Compact linear Fresnel reflector

Compact linear Fresnel reflector
Fig.1: Example of a Traditional linear Fresnel reflector with one absorber.

A compact linear Fresnel reflector (CLFR) – also referred to as a concentrating linear Fresnel reflector - is a specific type of linear Fresnel reflector (LFR) technology. Linear Fresnel reflectors use long, thin segments of mirrors to focus sunlight onto a fixed absorber located at a common focal point of the reflectors. These mirrors are capable of concentrating the sun’s energy to approximately 30 times its normal intensity.[1] This concentrated energy is transferred through the absorber into some thermal fluid (this is typically oil capable of maintaining liquid state at very high temperatures). The fluid then goes through a heat exchanger to power a steam generator. As opposed to traditional LFR’s, the CLFR utilizes multiple absorbers within the vicinity of the mirrors.



The first linear Fresnel reflector was developed in Italy in 1961 by Giovanni Francia of the University of Genoa.[2] Francia demonstrated that such a system could create elevated temperatures capable of making a fluid do work. The technology was further investigated by companies such as the FMC Corporation during the 1973 oil crisis, but remained relatively untouched until the early 1990s.[1] In 1993, the first CLFR was developed at the University of Sydney in 1993 and patented in 1995. In 1999, the CLFR design was enhanced by the introduction of the advanced absorber.[2] In 2003 the concept was extended to 3D geometry.[3] Research published in 2010 showed that higher concentrations and / or higher acceptance angles could be obtained by using nonimaging optics to explore different degrees of freedom in the system such as varying the size and curvature of the heliostats, placing them at a varying height (on a wave-shape curve) and combining the resulting primary with nonimaging secondaries.[4]



The reflectors are located at the base of the system and converge the sun’s rays into the absorber. A key component that makes all LFR’s more advantageous than traditional parabolic trough mirror systems is the use of "Fresnel reflectors". These reflectors make use of the Fresnel lens effect, which allows for a concentrating mirror with a large aperture and short focal length while simultaneously reducing the volume of material required for the reflector. This greatly reduces the system’s cost since sagged-glass parabolic reflectors are typically very expensive.[2] It should be noted, however, that in recent years thin-film nanotechnology has significantly reduced the cost of parabolic mirrors.[5]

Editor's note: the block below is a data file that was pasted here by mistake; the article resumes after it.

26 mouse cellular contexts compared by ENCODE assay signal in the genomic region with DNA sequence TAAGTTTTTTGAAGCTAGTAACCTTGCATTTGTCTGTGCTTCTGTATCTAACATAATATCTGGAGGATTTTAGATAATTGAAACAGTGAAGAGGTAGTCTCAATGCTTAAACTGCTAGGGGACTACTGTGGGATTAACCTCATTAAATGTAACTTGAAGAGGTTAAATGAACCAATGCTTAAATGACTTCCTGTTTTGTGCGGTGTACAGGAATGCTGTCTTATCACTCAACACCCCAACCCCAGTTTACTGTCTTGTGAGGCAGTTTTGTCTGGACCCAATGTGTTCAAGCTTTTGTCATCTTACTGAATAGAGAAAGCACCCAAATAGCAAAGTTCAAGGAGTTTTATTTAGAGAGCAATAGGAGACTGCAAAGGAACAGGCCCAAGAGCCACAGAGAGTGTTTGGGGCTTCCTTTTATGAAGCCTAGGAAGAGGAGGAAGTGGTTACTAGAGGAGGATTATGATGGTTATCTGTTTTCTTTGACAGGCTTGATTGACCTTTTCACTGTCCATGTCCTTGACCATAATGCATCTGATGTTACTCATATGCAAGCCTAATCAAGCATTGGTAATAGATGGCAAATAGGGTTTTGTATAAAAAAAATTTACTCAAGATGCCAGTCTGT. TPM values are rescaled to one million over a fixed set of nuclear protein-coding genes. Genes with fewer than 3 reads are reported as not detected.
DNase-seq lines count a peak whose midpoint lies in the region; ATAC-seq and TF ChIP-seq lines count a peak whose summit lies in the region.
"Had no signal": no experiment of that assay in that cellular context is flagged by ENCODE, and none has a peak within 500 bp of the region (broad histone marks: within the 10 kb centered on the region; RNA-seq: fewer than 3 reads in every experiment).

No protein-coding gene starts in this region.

A major challenge that must be addressed in any solar concentrating technology is the changing intensity of the incident rays (the rays of sunlight striking the mirrors) as the sun progresses throughout the day. The reflectors of a CLFR are typically aligned in a north-south orientation and turn about a single axis using a computer controlled solar tracker system.[6] This allows the system to maintain the proper angle of incidence between the sun’s rays and the mirrors, thereby optimizing energy transfer.


The absorber is located at the focal point of the mirrors. It runs parallel to and above the reflector segments to transport radiation into some working thermal fluid. The basic design of the absorber for the CLFR system is an inverted air cavity with a glass cover enclosing insulated steam tubes, shown in Fig.2. This design has been demonstrated to be simple and cost effective with good optical and thermal performance.[1]

Compact linear Fresnel reflector absorber transfers solar energy into working thermal fluid
Fig.2: Incident solar rays are concentrated on insulated steam tubes to heat working thermal fluid
CLFR solar systems use alternating inclination of mirrors to improve efficiency and reduce system cost
Fig.3: CLFR solar systems alternate the inclination of their mirrors to focus solar energy on multiple absorbers, improving system efficiency and reducing overall cost.

For optimum performance of the CLFR, several design factors of the absorber must be optimized.

  • First, heat transfer between the absorber and the thermal fluid must be maximized.[1] This relies on the surface of the steam tubes being selective. A selective surface optimizes the ratio of energy absorbed to energy emitted. Acceptable surfaces generally absorb 96% of incident radiation while emitting only 7% through infra-red radiation.[7] Electro-chemically deposited black chrome is generally used for its ample performance and ability to withstand high temperatures.[1]